4. Right to an Electronic Copy of Electronic Medical Records. If your PHI is maintained in an electronic format, you have the right to request that an electronic copy of your record be given to you or transmitted to another individual or entity. A request to transmit your record to another individual or entity must be in writing, signed by you, and must clearly identify the designated person and where to send the PHI. We will make every effort to provide access to your PHI in the form or format you request, if it is readily producible in the form or format you request. If not readily producible, your record will be provided in a readable electronic format. We may charge you a reasonable cost-based fee for the labor and supplies associated with creating, transmitting, or providing an electronic copy of the medical record.

5. Right to Amend. If you feel that medical information we have about you is incorrect or incomplete, you may ask us to amend the information for as long as such information is kept by or for us. You must submit your request to amend in writing to our Privacy Officer and give us a reason for your request. We will respond to your request to amend your PHI within 60 days. We may deny your request in certain cases. If your request is denied, you may submit a written statement disagreeing with the denial, which we will keep on file and distribute with all future disclosures of the information to which it relates.

6. Right to Receive an Accounting of Disclosures. You have the right to request a list of certain disclosures of PHI made by us during a specified period of up to six years prior to the request, except disclosures for treatment, payment, or health care operations; made to you; to persons involved in your care, or for the purpose of notifying your family or friends of your whereabouts; for national security or intelligence purposes; made pursuant to your written authorization; incidental to another permissible use or disclosure; for certain notification purposes (including national security, intelligence, correctional, and law enforcement purposes); or made before April 14, 2003. If you wish to make such a request, please contact our Privacy Officer (or designee). The first accounting that you request in a 12-month period will be free, but we may charge you for our reasonable costs of providing additional lists in the same 12-month period. We will tell you about these costs, and you may choose to cancel your request at any time before costs are incurred.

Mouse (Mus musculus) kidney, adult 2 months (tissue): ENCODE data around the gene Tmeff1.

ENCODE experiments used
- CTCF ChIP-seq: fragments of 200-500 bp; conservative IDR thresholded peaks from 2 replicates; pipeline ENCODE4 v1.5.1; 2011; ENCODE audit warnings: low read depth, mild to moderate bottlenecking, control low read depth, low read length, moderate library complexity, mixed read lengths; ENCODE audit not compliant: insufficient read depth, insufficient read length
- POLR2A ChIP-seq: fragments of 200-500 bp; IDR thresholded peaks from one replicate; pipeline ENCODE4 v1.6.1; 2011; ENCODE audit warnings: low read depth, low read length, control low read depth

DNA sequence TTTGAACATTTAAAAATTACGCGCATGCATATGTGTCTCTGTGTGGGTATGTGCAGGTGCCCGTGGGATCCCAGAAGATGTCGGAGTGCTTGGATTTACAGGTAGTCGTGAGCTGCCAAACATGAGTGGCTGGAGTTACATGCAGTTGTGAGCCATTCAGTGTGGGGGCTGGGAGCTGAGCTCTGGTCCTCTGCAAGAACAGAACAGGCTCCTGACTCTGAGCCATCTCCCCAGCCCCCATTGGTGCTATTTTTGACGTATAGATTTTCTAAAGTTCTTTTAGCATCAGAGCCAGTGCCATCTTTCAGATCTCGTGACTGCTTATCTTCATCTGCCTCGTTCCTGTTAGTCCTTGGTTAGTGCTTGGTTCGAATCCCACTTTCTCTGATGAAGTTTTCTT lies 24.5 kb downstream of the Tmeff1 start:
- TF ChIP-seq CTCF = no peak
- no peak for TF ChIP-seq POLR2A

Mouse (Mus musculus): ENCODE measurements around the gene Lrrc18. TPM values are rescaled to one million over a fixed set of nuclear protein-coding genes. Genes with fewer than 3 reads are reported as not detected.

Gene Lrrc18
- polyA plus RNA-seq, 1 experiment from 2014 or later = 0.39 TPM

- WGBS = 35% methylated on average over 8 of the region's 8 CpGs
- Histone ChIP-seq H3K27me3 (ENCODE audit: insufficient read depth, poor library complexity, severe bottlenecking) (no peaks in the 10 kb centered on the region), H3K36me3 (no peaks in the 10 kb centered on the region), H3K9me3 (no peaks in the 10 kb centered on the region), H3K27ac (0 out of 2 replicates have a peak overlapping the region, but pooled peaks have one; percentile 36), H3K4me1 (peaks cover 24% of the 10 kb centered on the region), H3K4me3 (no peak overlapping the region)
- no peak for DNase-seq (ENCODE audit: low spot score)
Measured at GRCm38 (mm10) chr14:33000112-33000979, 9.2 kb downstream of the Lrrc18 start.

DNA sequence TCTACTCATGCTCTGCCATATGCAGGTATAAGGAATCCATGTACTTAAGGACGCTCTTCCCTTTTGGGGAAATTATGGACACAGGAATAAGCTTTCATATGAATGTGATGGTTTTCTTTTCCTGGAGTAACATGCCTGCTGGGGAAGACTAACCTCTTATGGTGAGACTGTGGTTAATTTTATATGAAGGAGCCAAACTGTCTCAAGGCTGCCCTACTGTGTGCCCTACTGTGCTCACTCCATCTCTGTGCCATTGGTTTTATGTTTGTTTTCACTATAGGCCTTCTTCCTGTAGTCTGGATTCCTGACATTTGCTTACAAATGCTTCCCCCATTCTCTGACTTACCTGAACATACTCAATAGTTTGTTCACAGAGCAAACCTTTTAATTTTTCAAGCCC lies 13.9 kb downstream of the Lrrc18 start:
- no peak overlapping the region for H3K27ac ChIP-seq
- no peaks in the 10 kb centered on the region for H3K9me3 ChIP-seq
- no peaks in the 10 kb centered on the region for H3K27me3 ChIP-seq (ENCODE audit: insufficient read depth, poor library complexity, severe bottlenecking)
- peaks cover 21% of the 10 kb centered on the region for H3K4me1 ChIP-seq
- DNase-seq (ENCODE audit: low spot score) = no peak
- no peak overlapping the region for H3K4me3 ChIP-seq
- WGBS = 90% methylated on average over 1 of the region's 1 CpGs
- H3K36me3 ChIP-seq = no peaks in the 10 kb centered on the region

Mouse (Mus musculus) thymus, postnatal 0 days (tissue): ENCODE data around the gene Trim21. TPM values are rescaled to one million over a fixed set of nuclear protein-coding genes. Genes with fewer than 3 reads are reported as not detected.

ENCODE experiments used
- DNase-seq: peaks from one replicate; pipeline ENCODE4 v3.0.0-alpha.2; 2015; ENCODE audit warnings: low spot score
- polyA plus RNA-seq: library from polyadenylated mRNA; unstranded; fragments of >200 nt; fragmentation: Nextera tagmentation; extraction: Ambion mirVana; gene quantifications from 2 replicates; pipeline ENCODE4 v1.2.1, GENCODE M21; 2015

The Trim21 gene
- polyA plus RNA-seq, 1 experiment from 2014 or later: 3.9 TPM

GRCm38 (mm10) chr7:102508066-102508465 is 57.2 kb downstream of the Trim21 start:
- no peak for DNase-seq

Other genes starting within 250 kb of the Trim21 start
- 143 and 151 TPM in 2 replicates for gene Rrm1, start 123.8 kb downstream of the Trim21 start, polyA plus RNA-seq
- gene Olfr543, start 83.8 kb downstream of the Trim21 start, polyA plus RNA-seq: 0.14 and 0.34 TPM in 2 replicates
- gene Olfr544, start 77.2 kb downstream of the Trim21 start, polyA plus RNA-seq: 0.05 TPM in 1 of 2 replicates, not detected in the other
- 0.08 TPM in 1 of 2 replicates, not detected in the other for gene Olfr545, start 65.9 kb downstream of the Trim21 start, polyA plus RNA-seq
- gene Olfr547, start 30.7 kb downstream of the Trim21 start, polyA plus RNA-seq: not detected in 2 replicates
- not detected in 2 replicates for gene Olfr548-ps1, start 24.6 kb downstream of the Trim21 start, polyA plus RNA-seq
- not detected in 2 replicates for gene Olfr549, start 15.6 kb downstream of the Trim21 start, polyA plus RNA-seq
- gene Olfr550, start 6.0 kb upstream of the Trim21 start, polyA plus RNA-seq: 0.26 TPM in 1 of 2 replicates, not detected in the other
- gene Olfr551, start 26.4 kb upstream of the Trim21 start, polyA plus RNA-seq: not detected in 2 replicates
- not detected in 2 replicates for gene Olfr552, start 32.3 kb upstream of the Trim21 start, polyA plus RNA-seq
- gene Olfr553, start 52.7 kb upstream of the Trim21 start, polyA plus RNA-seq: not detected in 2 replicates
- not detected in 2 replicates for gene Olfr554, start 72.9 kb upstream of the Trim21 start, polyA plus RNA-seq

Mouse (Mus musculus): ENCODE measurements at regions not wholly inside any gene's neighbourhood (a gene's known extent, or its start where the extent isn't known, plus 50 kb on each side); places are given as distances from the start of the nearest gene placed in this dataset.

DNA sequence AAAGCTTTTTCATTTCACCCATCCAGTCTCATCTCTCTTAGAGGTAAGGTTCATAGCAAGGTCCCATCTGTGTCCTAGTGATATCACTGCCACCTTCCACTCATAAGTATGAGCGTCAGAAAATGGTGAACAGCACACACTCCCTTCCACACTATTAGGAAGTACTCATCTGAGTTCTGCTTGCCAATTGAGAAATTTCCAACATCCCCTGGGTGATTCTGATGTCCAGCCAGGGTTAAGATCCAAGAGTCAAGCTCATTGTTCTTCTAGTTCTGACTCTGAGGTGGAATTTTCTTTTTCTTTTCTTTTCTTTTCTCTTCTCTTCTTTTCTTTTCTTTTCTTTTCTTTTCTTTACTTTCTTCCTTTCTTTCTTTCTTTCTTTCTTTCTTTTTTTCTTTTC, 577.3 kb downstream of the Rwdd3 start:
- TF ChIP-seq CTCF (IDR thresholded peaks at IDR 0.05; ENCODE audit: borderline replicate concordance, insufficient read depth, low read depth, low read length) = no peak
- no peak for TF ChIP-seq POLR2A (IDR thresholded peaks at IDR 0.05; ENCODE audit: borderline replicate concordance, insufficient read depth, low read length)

7. Right to Get Notice of a Breach. If there is a breach of any of your unsecured PHI, you have the right to be notified.

8. Right to a Paper Copy of this Notice. You have a right to receive a paper copy of this Notice at any time. You are entitled to a paper copy of this Notice even if you have previously agreed to receive this Notice electronically. To obtain a paper copy of this Notice, please contact our Privacy Officer.

9. Right to Choose Someone to Act for You. If you have given someone medical power of attorney or if someone is your legal guardian, that person can exercise your rights and make choices about your PHI. We will make sure that the person has this authority and can legally act for you before we take any action. Then you may complete a Healthcare Proxy Attestation to authorize this person to act for you.


If you believe your privacy rights have been violated, you may file a complaint with us, or the Secretary of the United States, Department of Health and Human Services. To file a complaint with our office, please contact our Privacy Officer.

To file a complaint with the U.S. Department of Health and Human Services Office for Civil Rights, send a letter to 200 Independence Avenue, S.W., Washington, D.C. 20201 or call 1-877-696-6775 or visit

We will not take action against you or retaliate against you in any way for filing a complaint.


If you have any questions or need additional information about this Notice, please contact our Privacy Officer.

Privacy Officer

You may contact our Privacy Officer at the following address and phone number:

Krystle Cable
10025 West Markham, Suite 150

EFFECTIVE DATE: This notice was published and first became effective on 10/01/13.